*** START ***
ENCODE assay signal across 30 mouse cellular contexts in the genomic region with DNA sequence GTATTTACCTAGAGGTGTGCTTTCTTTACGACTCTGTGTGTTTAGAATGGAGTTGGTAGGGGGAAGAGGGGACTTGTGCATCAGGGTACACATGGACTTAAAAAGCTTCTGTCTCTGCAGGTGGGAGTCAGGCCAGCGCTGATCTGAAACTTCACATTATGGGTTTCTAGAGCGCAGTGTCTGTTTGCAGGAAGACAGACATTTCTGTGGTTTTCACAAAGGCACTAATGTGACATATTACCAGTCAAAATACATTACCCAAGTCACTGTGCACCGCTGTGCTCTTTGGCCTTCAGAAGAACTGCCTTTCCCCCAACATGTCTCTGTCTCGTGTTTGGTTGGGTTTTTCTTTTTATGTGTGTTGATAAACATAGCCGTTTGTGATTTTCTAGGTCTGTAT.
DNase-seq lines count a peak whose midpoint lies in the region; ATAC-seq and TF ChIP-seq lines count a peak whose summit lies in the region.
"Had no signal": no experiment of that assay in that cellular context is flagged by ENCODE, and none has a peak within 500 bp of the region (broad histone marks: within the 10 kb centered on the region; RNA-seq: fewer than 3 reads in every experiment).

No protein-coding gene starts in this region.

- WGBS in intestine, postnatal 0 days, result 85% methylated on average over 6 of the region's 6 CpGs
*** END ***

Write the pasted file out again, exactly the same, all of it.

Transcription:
ENCODE assay signal across 30 mouse cellular contexts in the genomic region with DNA sequence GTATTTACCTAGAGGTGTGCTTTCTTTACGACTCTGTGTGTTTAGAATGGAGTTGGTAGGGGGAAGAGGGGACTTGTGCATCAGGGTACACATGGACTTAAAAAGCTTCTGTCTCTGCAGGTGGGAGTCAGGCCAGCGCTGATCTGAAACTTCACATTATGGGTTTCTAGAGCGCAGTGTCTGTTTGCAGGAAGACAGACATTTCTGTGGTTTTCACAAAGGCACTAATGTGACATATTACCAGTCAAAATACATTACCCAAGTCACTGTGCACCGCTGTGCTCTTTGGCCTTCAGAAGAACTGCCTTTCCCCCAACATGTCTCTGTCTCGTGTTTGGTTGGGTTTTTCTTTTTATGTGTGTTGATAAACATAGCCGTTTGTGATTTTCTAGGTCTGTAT.
DNase-seq lines count a peak whose midpoint lies in the region; ATAC-seq and TF ChIP-seq lines count a peak whose summit lies in the region.
"Had no signal": no experiment of that assay in that cellular context is flagged by ENCODE, and none has a peak within 500 bp of the region (broad histone marks: within the 10 kb centered on the region; RNA-seq: fewer than 3 reads in every experiment).

No protein-coding gene starts in this region.

- WGBS in intestine, postnatal 0 days, result 85% methylated on average over 6 of the region's 6 CpGs